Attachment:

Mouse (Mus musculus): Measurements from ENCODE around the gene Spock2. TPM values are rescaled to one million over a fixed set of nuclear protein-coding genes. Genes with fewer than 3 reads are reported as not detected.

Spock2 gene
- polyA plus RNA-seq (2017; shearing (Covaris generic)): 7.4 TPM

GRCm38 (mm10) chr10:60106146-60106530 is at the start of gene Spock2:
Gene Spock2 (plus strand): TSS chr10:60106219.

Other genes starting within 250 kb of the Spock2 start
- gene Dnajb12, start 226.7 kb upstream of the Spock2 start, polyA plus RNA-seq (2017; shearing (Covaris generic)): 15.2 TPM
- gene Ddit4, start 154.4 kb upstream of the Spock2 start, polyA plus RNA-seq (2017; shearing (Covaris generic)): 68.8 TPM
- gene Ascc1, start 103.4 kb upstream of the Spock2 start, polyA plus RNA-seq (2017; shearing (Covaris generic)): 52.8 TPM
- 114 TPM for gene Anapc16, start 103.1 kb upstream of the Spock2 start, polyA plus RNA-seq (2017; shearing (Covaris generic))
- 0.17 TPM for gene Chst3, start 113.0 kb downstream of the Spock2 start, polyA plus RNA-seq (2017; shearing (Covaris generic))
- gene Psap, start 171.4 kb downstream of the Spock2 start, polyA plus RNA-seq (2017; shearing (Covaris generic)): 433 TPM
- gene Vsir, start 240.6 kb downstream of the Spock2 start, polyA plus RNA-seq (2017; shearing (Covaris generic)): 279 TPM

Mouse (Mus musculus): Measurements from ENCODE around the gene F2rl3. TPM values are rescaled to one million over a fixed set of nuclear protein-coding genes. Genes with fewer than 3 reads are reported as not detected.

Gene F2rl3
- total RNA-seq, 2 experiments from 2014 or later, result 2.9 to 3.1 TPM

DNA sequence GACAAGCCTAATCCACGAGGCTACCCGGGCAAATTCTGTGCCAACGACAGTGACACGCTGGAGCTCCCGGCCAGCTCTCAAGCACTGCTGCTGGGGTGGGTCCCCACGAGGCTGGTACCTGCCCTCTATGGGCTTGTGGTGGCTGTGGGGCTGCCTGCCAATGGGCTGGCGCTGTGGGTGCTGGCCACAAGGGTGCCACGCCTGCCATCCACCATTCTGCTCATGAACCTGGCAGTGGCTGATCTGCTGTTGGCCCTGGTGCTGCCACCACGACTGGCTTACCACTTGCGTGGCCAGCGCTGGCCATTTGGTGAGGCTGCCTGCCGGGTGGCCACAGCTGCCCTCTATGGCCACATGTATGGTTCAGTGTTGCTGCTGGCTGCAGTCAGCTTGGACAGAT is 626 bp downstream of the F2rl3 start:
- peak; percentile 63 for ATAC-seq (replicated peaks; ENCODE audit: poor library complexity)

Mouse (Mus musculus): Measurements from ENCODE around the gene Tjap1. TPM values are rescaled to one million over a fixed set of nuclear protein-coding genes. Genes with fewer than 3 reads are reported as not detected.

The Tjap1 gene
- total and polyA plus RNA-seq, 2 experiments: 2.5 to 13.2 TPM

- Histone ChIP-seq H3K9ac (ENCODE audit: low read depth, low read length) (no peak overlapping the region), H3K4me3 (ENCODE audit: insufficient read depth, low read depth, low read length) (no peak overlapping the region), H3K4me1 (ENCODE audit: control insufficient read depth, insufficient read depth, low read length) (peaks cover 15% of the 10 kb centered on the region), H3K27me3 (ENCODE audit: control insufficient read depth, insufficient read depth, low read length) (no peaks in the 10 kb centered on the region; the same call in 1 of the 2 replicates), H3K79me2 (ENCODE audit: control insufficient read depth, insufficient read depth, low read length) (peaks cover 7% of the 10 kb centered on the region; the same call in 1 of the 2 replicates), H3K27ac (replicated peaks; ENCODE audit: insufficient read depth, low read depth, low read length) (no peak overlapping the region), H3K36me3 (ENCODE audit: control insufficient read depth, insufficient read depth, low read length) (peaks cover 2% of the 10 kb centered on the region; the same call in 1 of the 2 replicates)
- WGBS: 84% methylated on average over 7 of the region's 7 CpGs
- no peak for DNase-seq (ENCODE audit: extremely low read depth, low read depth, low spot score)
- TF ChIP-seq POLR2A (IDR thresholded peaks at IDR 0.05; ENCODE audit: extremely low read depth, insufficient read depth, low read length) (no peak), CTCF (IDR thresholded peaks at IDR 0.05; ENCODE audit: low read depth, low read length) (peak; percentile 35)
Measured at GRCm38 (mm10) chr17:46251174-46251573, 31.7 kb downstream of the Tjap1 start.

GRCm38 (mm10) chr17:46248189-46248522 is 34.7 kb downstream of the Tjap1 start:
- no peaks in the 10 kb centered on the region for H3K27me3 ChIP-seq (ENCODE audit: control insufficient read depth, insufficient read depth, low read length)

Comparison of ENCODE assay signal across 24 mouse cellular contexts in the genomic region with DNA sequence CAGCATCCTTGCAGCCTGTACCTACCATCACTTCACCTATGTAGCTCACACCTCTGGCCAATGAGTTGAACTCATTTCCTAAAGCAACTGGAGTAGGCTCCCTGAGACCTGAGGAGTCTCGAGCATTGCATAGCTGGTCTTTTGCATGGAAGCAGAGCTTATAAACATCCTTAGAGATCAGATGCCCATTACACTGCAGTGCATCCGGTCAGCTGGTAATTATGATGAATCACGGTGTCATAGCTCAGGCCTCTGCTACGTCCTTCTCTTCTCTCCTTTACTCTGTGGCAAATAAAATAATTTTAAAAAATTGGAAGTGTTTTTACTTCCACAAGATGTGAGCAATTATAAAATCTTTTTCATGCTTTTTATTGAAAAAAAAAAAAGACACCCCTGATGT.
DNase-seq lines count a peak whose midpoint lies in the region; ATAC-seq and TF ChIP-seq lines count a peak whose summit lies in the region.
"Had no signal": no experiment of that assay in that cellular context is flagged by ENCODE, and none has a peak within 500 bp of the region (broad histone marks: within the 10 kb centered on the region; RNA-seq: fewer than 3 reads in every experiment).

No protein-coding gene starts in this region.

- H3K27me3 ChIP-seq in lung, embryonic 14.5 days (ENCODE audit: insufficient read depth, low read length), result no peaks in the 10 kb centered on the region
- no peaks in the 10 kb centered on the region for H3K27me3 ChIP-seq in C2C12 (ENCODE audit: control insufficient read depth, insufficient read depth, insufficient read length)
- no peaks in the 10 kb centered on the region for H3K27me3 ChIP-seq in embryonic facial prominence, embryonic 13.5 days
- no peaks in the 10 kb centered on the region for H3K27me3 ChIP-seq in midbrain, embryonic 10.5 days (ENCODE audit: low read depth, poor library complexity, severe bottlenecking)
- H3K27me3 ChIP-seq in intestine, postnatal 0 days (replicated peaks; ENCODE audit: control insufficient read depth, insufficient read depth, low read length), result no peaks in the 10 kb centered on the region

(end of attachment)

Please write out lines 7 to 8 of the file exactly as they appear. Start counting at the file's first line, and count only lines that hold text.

- gene Dnajb12, start 226.7 kb upstream of the Spock2 start, polyA plus RNA-seq (2017; shearing (Covaris generic)): 15.2 TPM
- gene Ddit4, start 154.4 kb upstream of the Spock2 start, polyA plus RNA-seq (2017; shearing (Covaris generic)): 68.8 TPM